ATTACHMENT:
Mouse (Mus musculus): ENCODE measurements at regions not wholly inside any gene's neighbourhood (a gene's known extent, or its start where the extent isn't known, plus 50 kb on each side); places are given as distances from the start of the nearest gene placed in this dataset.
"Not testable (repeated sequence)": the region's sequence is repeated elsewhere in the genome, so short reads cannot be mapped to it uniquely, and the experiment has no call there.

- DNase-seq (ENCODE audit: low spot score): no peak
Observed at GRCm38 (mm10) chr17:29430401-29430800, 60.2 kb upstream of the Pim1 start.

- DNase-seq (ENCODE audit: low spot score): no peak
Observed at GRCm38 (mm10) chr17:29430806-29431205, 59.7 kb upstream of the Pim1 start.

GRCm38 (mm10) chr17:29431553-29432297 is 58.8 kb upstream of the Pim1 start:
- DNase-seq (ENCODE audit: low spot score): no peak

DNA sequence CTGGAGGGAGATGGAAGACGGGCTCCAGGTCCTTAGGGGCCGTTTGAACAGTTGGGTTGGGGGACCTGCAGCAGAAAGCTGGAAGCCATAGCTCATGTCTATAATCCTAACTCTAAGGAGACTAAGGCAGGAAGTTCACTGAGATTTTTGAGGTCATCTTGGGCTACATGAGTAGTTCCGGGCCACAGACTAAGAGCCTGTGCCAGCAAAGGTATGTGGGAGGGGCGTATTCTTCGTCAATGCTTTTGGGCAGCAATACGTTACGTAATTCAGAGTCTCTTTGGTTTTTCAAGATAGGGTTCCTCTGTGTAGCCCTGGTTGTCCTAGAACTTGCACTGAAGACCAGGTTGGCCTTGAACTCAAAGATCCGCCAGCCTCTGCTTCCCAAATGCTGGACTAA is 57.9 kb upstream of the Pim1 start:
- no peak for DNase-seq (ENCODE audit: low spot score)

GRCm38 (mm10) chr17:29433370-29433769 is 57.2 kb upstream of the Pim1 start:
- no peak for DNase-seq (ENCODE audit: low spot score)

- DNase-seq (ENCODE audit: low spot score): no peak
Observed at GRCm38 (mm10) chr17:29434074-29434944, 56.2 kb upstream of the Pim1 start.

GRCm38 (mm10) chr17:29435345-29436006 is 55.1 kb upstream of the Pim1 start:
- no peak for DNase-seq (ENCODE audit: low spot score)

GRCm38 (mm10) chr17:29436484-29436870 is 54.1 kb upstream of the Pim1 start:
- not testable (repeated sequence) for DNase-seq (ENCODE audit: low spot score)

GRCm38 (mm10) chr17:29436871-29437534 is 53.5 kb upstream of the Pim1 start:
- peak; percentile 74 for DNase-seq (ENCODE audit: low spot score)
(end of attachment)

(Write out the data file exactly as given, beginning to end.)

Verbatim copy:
Mouse (Mus musculus): ENCODE measurements at regions not wholly inside any gene's neighbourhood (a gene's known extent, or its start where the extent isn't known, plus 50 kb on each side); places are given as distances from the start of the nearest gene placed in this dataset.
"Not testable (repeated sequence)": the region's sequence is repeated elsewhere in the genome, so short reads cannot be mapped to it uniquely, and the experiment has no call there.

- DNase-seq (ENCODE audit: low spot score): no peak
Observed at GRCm38 (mm10) chr17:29430401-29430800, 60.2 kb upstream of the Pim1 start.

- DNase-seq (ENCODE audit: low spot score): no peak
Observed at GRCm38 (mm10) chr17:29430806-29431205, 59.7 kb upstream of the Pim1 start.

GRCm38 (mm10) chr17:29431553-29432297 is 58.8 kb upstream of the Pim1 start:
- DNase-seq (ENCODE audit: low spot score): no peak

DNA sequence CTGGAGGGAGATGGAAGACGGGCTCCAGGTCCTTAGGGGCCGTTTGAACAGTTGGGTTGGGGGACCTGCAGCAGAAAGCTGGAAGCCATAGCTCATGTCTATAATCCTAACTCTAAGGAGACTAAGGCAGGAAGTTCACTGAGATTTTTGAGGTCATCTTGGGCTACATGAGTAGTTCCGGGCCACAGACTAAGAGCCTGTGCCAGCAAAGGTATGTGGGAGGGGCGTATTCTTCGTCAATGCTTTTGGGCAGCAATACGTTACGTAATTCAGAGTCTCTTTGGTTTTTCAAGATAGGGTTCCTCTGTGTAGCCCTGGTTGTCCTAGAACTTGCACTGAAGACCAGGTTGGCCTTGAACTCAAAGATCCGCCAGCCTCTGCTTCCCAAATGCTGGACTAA is 57.9 kb upstream of the Pim1 start:
- no peak for DNase-seq (ENCODE audit: low spot score)

GRCm38 (mm10) chr17:29433370-29433769 is 57.2 kb upstream of the Pim1 start:
- no peak for DNase-seq (ENCODE audit: low spot score)

- DNase-seq (ENCODE audit: low spot score): no peak
Observed at GRCm38 (mm10) chr17:29434074-29434944, 56.2 kb upstream of the Pim1 start.

GRCm38 (mm10) chr17:29435345-29436006 is 55.1 kb upstream of the Pim1 start:
- no peak for DNase-seq (ENCODE audit: low spot score)

GRCm38 (mm10) chr17:29436484-29436870 is 54.1 kb upstream of the Pim1 start:
- not testable (repeated sequence) for DNase-seq (ENCODE audit: low spot score)

GRCm38 (mm10) chr17:29436871-29437534 is 53.5 kb upstream of the Pim1 start:
- peak; percentile 74 for DNase-seq (ENCODE audit: low spot score)